What am I doing wrong, and how do I fix it?

I just started taking crochet classes, and I’m happy to announce that it’s all coming back to me from when my grandma tried teaching me about 25 years ago. :happydance:

The problem that I had then–and am unfortunately still having now–is that my work always curves. I [I][U]think[/U][/I] it’s a problem with my base chain being too tight…is that a correct “diagnosis”? If so, what can I do to fix that? Should I chain with a hook a few sizes bigger? I chained a project with a hook one size bigger than the project recommended (but went back to the size the pattern called for once I began the actual crocheting), but it’s still curving.

You’re probably right. If you pull on your work sideways and the work gives but the chain doesn’t, you’re on the right track with the bigger hook. It’ll even out eventually and you won’t even think about it.
In the meantime, have you ever tried a chainless foundation? It’s only a little tricky, but I love it and it makes a beautiful edge:
Chain two. Single crochet into the first chain BUT…pinch the loop at the bottom ofd the stitch. Now single crochet into that, and pinch that sc to hold the loop at the base of it. Keep going right across your first row. You’ll have to experiment with a piece of waste yarn to get the idea, but once you do you’ll see–it’s super-easy and saves a step in patterns where you can use it. You’ll end up with a row of sc with loops all along the bottom. If you want a braided-looking edge to your piece, flip it over and use the loops to start the project. If not, the loops will tighten up as you toss the work around. By the way, it’s a neat way to cast on knitting, too!

Hmm another reason I can think of for the curving is incorrect number of stitches?

I would try a couple sizes bigger. I have to do the same thing and it works just fine. One size bigger isn’t enough. Plus it makes that first row much easier.

I only know that this isn’t the case for this particular project because I asked my crochet teacher to check my stitches (I didn’t trust my own counting! :oops:) Otherwise I’d say it’s a good possibility.

You know, I was going to try going up [I][U]two[/U][/I] sizes, but I thought my teacher might scold me. :teehee::oops: I didn’t think that one size would be enough (there isn’t enough variation between each size from the other); I know that when I do my knitting, I almost always have to go up one needle size, and I figured with crochet, it would probably be the same. I guess I figure the yarn has been bad and needs punishing of some sort with the way I “strangle” my yarn! :rofl:

[COLOR=red]So cranberry, do you use a bigger hook for your chain and then use the recommended size for the rest of the project?[/COLOR]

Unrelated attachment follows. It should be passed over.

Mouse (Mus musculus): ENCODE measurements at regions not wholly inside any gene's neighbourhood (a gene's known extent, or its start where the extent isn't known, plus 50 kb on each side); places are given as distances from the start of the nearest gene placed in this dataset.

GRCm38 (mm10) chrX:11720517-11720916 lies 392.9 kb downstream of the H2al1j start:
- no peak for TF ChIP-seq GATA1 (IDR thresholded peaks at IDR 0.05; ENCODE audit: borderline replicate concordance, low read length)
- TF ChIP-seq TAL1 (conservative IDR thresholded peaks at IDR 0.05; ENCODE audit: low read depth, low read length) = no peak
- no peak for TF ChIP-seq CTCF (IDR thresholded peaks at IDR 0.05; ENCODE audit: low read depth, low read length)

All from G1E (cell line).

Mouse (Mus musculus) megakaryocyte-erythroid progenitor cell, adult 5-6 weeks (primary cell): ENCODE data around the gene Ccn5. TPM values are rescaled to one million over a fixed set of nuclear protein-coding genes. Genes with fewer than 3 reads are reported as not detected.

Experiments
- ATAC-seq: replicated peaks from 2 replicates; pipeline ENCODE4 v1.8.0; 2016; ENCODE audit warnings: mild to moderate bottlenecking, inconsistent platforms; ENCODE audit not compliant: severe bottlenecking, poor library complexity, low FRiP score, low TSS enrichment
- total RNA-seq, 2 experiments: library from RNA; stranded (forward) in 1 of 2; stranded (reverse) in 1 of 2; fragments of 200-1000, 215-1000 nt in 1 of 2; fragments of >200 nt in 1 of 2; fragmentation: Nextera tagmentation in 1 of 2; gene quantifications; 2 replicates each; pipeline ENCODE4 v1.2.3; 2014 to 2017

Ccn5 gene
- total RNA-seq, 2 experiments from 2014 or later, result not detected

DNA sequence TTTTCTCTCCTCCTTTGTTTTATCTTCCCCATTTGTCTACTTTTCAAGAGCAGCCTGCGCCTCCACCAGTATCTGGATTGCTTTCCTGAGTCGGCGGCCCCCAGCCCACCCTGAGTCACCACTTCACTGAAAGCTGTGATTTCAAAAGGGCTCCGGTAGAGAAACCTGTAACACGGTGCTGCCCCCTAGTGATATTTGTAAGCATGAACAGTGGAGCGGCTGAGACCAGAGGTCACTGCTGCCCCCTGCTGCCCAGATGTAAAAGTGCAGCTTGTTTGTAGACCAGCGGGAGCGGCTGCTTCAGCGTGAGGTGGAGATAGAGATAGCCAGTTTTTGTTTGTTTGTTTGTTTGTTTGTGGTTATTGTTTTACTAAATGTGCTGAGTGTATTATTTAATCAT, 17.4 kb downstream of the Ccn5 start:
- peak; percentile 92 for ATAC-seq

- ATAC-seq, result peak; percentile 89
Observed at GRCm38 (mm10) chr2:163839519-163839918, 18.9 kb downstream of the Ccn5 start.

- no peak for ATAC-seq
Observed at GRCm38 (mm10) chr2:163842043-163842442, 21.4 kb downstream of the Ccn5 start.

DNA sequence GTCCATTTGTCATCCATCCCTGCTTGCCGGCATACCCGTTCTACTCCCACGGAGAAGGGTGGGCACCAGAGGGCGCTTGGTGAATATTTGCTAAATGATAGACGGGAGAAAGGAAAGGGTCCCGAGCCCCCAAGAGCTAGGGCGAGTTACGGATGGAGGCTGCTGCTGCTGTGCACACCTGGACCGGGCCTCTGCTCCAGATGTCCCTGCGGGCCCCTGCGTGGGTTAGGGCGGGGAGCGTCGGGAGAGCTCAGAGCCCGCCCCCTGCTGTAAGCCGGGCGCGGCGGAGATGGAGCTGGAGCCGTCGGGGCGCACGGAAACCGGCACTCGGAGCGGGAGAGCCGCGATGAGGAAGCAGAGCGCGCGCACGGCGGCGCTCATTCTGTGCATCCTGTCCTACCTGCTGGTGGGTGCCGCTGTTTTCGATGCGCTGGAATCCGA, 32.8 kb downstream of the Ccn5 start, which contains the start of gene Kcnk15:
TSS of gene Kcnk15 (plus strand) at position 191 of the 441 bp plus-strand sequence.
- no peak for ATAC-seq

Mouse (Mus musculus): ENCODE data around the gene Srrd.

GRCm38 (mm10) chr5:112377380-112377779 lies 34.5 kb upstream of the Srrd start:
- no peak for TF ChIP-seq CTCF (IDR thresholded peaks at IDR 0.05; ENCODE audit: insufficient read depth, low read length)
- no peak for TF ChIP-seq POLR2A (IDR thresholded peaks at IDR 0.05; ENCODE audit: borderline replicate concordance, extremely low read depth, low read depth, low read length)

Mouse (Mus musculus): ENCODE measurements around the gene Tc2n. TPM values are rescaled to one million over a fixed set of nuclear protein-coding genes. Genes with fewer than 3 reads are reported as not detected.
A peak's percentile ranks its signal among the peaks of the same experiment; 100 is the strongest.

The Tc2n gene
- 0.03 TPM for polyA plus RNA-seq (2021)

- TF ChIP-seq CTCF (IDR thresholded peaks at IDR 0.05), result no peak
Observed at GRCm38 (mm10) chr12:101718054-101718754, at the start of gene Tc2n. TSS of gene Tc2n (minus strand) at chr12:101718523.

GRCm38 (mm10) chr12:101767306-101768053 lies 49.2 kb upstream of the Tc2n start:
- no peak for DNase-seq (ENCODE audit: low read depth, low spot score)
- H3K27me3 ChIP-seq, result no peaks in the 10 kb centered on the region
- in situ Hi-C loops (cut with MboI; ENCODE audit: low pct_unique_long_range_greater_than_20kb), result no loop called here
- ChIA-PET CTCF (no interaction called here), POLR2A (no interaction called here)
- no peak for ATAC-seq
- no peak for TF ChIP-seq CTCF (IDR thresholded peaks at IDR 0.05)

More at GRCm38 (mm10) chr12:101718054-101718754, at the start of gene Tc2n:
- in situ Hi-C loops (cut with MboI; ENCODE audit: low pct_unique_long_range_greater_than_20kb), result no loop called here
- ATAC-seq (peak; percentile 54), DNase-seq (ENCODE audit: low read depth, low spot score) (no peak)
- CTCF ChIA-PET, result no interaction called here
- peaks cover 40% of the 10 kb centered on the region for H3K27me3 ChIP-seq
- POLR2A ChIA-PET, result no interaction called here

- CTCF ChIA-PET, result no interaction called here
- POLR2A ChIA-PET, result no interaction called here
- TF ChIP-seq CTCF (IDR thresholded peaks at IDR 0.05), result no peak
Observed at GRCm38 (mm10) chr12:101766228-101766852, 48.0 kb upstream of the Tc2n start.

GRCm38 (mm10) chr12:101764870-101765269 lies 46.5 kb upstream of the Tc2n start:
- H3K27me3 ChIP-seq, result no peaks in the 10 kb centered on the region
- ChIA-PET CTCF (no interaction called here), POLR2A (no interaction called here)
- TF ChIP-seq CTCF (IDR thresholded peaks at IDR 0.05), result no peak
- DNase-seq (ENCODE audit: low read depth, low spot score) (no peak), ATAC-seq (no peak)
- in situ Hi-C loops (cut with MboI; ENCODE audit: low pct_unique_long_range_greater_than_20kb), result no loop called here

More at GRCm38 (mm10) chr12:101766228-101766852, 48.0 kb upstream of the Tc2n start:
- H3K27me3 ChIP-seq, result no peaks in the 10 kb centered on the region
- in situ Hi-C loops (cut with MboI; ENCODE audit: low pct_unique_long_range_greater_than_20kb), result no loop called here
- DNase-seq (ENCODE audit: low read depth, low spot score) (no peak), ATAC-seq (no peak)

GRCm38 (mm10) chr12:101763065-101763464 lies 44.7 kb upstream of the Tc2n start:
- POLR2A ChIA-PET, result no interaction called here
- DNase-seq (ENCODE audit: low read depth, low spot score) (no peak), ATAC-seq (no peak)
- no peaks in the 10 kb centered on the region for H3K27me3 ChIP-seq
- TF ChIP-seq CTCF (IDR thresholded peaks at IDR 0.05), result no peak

If you’re doing a long, narrow piece in a single crochet it will curl. That’s why I never crochet scarves unless it’s on a huge hook and very wide.

One little trick that helped me was instead of chaining one at the end of the row and then turning I turn, chain 2 and then proceed with my crocheting. That keeps that edge stitch from twisting and also gives it one extra stitch which allows the edges to give a little bit.

I’ve just started trying to teach myself crochet too. I’m a VERY tight knitter, and usually have to go up quite a few needle sizes. (ex: I’m trying out the baby kimono from Mason Dixon, and I’m having to knit on a size 8 addi needle, because I knit so tighly.)

My first few attempts at crochet, I didn’t have a curve, but my fabric had NO “give”. I took it to an experienced crocheter and she said, try to go up a needle size. Well, I already had.

Right now I’m in the process of crocheting a baby blanket and I had to go up 3 needle sizes to get a fabric that had any give.

Cookworm–Going up a hood size or two or even three to do the beginning chain is perfectly fine. It’s all about making it work for you. Your teacher shouldn’t scold you. Everyone does it different. You may find that as you become more comfortable with crochet that you will loosen up. Be confident and know that you are doing a great job!!:woohoo:

Jenn–Thanks for that tip. I have been crocheting for 15 years and had never heard of that. :thumbsup:

Letah–I’m glad that you found a hook that works for your blanket. Just remember that if you are working on something that requires correct gauge, like a sweater or booties, to always do a swatch, just like in knitting. The crochet hook used in a pattern is just a recommendation. Adjust hook size to get correct gauge. Sounds like you’re on the right track.:cheering:

Congratulations on learning to crochet. :yay: